Crossbar’s RRAM and Raspberry Pi 2 Model B
In this week’s Fish Fry, we’re talking about our love of innovation big and small. From Crossbar’s recent breakthrough in non-volatile RRAM memory technology to the latest news from the land of Raspberry Pi. My first guest is Sagar Jethani from Element14. Sagar is here to give us the goods on the new Raspberry Pi 2 Model B. Wondering how this new Pi compares with the Pis of the past? Curious about its quad cores and how your model B+ accessories will work with this new model? Never fear, Sagar will answer all of these questions and more! My next guest is Sylvain Dubois from Crossbar. Sylvain gives us an update on the non-volatile memory landscape, and how Crossbar managed to get rid of two major obstacles plaguing alternative memory technology today. Also this week, we celebrate our love (or hate, as the case may be) of analog components, and we'll tell you how to make your next analog output design easier.
REST and the Furtherance of the Two-Class System
Do you remember that scene in Titanic where the lower-class passengers are trapped behind locked gates and left to drown? (To be fair, it’s more than one scene; it’s about half of the movie.) Their cabins are small, the viewing portholes are nonexistent (they’re probably below the waterline anyway), and there are no linen tablecloths, or polished silverware, or string quartets to be seen. It’s an us-versus-them world of transatlantic travel.
The same thing is happening with programmers. We’ve got the dinner jacket programmers who deal with abstract, high-level concepts. And then we’ve got the programmers working below decks, toiling away in the boiler rooms of the world’s hardware companies that make the world go ‘round.
Radio Shack Goes From 50-in-1 to None
My fingers trembled and my heart pounded. I carefully bent spring terminal #35 and inserted the tinned end of the final wire. I was confident that I had double-checked every connection, but I still felt unsure.
As I slowly turned the knob labeled “variable condenser,” I thought I heard a hiss or some static. Then, suddenly, Merle Haggard singing “Branded Man” boomed through my tiny earphone. I jumped! I couldn’t believe what I was hearing. I hated country music, and it was the most beautiful sound my seven-year-old ears had ever heard.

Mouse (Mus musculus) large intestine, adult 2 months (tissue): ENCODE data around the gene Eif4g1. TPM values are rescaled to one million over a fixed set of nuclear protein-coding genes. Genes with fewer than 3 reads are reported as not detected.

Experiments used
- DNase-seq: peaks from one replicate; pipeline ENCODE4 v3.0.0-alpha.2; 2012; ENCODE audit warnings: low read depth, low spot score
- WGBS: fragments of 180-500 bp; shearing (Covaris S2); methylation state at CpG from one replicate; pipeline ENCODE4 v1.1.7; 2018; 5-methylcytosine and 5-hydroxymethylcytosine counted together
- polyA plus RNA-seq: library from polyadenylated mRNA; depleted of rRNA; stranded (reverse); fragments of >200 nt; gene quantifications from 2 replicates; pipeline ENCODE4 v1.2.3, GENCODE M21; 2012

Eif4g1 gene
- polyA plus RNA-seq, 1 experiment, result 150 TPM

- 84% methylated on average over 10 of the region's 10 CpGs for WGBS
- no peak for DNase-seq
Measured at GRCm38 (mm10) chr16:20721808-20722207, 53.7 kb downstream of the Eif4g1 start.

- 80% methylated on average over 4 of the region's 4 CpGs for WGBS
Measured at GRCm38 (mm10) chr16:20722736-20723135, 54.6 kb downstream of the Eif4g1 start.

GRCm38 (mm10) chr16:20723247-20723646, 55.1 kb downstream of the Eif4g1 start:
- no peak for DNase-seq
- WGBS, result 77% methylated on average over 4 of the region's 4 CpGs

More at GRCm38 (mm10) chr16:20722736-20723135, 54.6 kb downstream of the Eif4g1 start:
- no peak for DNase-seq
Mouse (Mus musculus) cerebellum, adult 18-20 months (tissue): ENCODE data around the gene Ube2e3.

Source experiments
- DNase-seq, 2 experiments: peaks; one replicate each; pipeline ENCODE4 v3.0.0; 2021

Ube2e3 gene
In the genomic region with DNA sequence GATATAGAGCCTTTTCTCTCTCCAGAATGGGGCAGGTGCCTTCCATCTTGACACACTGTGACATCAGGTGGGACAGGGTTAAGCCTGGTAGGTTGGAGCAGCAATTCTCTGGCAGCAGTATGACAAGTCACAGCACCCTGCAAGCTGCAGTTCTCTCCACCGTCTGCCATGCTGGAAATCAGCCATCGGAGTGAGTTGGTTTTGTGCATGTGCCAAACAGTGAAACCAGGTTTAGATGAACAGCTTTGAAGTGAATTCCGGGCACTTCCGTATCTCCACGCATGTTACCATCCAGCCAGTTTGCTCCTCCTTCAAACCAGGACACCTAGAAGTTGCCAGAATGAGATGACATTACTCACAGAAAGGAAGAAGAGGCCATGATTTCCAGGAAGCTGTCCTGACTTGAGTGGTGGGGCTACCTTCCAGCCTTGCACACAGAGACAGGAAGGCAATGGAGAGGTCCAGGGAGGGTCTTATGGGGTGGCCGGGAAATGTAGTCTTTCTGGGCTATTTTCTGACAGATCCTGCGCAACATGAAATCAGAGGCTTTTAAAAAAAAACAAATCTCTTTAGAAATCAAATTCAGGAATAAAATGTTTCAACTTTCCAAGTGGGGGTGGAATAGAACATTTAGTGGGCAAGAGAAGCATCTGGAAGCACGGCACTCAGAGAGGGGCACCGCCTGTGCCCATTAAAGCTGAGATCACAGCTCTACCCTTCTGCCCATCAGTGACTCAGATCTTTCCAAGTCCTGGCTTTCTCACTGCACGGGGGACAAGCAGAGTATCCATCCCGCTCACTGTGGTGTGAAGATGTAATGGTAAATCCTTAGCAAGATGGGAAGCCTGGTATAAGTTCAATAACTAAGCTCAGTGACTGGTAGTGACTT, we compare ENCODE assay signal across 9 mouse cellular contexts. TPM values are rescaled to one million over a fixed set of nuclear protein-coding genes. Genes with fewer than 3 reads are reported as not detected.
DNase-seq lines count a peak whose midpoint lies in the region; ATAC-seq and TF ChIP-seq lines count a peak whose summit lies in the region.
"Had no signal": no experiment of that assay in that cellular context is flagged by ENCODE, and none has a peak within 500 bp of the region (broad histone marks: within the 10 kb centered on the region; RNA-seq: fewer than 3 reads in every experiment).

Some Are New, Some Are Not
It started with mentions of two new (at least to me) standards in conference presentations: I3C and LoRa. I made a note to learn more about them.
But as I dug in, I kept finding other protocols – some open, some proprietary – being leveraged in an IoT way. Granted, some predate the IoT and were conceived simply as machine-to-machine (M2M) or smart-home protocols before the cloud and the IoT buzzwords were such a big deal. But they are part of the picture, so giving them some daylight seems useful. For the moment, then, I decided to focus on summarizing some of these standards here; I’ll come back with more detail on I3C and one or two others shortly.
The ZANO Drone Flying High with a Little Help from xPico WiFi
Buckle your seatbelt, make sure your tray table is stowed, and be sure you've read our helpful in-flight safety pamphlet - because we're taking flight! This week’s Fish Fry is about the tiniest drone this side of CES - the ZANO nano drone. My guest is Keith Chu (Lantronix) and we’re getting into the WiFi-enabled guts of this itty-bitty WiFi controlled nano drone. (Spoiler Alert: You fly it with your smart phone!) Also this week, we're checking out a new quadcopter that would make Han Solo proud, and looking into how you can leverage the power of Simulink and MATLAB in your next SoC/FPGA design.
Intel Goes for Notoriety, IoT Goes for a Catchy Tune
I’ve had a month to mull over CES 2015 and read much of the breathless coverage. I’ll get my own ball rolling with Intel, the company that had a VERY large footprint at CES with one of the largest, flashiest and most expensive booths in the entire show. Before you jump to the “well OF COURSE a company of Intel’s size would have a gigantic booth” conclusion, do keep in mind that a modest little company called Microsoft has not had ANY booth at CES for the last few years. And last time I checked, Microsoft had a far larger consumer (that’s the ‘C’ in CES) business than Intel.
Intel had a cornucopia of announcements at CES, from real products to coming-soon products to WHAT THE?!?! concepts. Peruse Intel’s CES page for a high-level summary and, if you have the time, watch Brian Krzanich’s keynote: partially for the scope of the spectacle and mostly for the elements that Intel felt were important enough upon which to shine the spotlight.